The global movement to restore 150 million hectares of degraded and deforested land by 2020 – known as the “Bonn Challenge” – gained further momentum at the December UN Climate Talks in Doha, as Costa Rica and El Salvador each commit up to1 million hectares. The 50 million hectare mark – or one third of the target – is now within reach, amid broad acknowledgement that the largest restoration initiative in history is truly underway.
Achieving the Bonn Challenge would deliver a host of major benefits to humanity and the planet, such as improving food security, protecting biodiversity and benefiting people’s livelihoods. Costa Rica and El Salvador are the latest in joining USA, Rwanda and the Brazilian Mata Atlantica Restoration Pact in making pledges.
“Restoring 150 million hectares over the next 10 years could potentially close the ‘emissions gap’ by 11-17% and inject more than US$ 80 billion per year into local and national economies,” according to Stewart Maginnis, Global Director of Nature-Based Solutions, IUCN.
Earlier this year, during the UN Sustainable Development “Rio +20” talks in Rio de Janeiro, more than one million people voted the Bonn Challenge as the second most important issue upon which heads of state should act. To harness this public appetite, Airbus and IUCN launched the Plant a Pledge campaign, which through an online petition empowers all people to call on governments, landowners and communities to contribute land to the Bonn Challenge. This unique partnership has provided a platform that has driven popular involvement in the recent successes of the Bonn Challenge and shows leadership in working together to activate practical solutions.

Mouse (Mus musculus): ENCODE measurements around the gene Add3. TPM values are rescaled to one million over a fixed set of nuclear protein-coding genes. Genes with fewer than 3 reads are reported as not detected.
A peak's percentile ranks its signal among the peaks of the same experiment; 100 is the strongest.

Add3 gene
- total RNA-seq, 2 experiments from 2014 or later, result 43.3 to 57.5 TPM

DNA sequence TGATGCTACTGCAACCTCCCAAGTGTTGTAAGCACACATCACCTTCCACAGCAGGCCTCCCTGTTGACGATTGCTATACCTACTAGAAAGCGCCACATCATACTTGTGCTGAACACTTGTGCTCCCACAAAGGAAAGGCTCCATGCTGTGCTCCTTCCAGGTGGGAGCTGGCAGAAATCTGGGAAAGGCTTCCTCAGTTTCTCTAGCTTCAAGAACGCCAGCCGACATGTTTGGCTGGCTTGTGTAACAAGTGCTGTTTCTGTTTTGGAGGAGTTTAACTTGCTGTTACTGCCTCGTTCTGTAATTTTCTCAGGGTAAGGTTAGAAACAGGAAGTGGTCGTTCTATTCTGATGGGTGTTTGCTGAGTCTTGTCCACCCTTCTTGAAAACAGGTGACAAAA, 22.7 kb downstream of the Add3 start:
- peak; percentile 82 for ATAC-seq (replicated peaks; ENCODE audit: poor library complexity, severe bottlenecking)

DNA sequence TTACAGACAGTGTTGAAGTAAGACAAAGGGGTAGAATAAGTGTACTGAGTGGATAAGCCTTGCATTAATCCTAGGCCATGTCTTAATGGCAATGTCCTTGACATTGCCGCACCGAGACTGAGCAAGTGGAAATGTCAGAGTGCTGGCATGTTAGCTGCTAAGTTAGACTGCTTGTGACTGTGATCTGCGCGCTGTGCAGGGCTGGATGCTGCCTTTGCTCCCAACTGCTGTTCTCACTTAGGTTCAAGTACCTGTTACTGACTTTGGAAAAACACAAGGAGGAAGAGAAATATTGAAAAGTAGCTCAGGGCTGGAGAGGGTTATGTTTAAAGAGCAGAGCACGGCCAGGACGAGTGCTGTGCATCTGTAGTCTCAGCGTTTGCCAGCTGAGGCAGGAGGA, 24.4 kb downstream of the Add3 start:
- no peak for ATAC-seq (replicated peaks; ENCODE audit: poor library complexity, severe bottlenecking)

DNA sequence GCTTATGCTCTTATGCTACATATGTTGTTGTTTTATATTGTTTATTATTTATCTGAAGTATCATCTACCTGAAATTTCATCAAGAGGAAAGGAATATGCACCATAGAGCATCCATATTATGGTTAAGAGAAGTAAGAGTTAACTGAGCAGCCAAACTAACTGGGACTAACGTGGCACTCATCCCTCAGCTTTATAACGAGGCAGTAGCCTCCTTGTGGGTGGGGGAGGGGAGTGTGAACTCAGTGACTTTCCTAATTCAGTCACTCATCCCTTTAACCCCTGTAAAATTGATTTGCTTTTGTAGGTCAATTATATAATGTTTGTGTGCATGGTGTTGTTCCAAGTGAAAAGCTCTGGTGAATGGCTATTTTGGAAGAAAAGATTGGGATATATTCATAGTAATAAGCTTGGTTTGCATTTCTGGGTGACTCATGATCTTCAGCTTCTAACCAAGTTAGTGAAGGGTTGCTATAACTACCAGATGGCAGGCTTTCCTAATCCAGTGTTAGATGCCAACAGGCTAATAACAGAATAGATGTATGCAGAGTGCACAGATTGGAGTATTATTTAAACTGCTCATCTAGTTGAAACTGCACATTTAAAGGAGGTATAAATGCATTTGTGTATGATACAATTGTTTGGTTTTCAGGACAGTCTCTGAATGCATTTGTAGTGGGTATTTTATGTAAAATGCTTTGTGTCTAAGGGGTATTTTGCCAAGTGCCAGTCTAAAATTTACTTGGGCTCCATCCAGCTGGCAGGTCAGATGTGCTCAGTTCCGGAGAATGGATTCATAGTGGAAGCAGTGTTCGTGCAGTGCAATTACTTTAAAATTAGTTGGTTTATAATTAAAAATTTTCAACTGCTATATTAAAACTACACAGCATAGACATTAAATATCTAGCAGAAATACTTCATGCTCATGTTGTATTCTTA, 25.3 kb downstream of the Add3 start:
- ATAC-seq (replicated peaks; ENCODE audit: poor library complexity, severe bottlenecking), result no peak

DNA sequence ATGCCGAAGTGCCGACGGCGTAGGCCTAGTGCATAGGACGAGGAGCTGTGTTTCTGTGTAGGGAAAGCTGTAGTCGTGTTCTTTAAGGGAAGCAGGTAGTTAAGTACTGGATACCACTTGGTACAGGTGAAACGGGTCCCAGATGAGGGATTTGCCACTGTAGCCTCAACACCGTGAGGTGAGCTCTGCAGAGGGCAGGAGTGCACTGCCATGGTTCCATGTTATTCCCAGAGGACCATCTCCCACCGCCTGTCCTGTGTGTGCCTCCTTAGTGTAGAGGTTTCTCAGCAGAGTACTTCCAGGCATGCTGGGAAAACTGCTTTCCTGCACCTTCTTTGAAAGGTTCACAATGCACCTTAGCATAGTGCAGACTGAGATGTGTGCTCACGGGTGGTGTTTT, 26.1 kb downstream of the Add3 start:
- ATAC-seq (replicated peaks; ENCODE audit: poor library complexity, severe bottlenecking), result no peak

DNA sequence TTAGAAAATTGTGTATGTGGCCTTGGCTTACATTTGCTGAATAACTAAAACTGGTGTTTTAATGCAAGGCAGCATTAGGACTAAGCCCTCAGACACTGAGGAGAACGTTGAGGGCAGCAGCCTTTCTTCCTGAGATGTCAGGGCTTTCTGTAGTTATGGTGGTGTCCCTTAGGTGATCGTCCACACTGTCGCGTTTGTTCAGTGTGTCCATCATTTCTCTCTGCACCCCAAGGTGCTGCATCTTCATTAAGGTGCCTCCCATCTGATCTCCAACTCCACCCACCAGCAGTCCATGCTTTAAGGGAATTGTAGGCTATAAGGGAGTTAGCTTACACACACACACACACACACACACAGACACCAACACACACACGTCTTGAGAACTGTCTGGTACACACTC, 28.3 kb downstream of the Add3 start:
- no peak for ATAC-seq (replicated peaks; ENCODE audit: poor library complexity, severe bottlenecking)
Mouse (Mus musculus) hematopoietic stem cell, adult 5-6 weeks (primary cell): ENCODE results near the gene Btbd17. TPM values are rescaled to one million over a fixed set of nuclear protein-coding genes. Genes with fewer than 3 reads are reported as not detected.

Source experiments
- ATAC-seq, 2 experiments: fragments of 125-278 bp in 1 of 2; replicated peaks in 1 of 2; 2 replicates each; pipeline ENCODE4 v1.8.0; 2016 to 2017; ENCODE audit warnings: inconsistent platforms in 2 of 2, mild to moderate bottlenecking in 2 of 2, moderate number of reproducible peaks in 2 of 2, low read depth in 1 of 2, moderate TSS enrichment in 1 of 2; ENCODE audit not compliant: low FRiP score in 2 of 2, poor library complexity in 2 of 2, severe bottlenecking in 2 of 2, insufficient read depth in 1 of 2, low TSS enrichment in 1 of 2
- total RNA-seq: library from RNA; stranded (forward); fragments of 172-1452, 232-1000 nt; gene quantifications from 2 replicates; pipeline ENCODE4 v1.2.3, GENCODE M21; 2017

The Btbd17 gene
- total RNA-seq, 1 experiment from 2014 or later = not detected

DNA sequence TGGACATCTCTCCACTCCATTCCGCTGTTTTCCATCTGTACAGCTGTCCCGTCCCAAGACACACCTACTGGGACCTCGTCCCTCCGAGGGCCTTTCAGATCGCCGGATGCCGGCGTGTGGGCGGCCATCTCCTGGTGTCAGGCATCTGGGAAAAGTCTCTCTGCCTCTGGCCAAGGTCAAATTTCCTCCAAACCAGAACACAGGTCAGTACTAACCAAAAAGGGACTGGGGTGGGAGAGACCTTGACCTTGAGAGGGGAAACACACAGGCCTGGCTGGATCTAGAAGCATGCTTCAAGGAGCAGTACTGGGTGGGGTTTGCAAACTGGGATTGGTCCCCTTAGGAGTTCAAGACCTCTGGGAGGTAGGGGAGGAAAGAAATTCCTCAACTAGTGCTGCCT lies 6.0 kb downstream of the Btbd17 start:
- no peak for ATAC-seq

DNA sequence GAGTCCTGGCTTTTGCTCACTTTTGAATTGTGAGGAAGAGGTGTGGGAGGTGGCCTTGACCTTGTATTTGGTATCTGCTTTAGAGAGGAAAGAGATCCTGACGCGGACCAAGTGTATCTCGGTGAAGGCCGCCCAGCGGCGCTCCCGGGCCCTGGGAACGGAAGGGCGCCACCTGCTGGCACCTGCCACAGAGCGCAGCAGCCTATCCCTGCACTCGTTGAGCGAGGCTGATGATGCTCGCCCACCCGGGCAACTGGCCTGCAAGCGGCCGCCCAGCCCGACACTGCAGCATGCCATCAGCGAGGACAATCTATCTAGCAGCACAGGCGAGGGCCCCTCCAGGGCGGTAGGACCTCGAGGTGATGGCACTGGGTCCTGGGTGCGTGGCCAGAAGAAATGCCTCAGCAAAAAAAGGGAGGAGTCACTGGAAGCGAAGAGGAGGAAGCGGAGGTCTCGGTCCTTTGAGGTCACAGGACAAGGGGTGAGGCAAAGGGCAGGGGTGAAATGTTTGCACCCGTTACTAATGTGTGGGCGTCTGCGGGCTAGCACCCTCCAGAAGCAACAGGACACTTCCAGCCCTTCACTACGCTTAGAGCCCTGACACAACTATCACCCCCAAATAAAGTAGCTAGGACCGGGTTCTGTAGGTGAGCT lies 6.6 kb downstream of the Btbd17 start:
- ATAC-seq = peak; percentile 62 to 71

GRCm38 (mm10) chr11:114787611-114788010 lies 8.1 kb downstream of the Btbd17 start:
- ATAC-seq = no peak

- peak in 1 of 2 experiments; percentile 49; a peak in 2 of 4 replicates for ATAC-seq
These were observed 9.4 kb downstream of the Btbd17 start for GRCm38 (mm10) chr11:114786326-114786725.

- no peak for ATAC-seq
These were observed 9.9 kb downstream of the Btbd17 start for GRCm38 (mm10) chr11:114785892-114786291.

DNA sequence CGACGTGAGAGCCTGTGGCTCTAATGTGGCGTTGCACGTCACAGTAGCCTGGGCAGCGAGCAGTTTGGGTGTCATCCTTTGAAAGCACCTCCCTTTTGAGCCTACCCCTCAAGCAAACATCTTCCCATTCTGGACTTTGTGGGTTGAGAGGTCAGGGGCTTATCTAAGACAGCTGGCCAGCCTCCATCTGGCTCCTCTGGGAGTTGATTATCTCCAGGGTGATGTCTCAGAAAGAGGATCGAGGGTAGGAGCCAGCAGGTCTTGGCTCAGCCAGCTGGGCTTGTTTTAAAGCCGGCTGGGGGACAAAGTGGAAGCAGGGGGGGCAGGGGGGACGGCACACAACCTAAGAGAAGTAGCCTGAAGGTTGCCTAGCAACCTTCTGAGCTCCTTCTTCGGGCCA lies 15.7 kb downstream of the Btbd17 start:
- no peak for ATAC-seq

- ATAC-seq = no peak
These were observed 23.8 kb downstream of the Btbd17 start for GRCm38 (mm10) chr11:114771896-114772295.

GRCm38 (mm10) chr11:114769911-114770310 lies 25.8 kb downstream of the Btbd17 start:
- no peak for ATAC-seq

With formal pledges now over 20 million hectares, a pre-pledge declaration of intent from India of 10 million, and another 20 million in the pipeline from the Meso American Alliance of Peoples and Forests, a staggering 50 million hectares of commitments is now within reach.
“Our commitment to restoring one million hectares - half the country's territory - is a serious and desperate response to a changing climate that earned El Salvador the first and fourth places in Germanwatch´s Global Climate Risk Index in 2009 and 2011, respectively,” says Herman Rosa Chavez, Minister of the Environment and Natural Resources for El Salvador. “With adequate support, landscape restoration at this scale will also allow us to make an important contribution to climate change mitigation and biodiversity conservation, greatly enhancing our carbon sinks, improving livelihoods, ecosystem services and disaster resilience. Landscape restoration may be seen as a mitigation strategy, but for El Salvador it is an urgent and essential element for adaptation and reducing escalating climate related losses and damages.”
“I urge everyone to support our campaign and sign our petition at www.plantapledge.com.” says Bianca Jagger, Ambassador of the Plant a Pledge Campaign, and Chair of the Bianca Jagger Human Rights Foundation.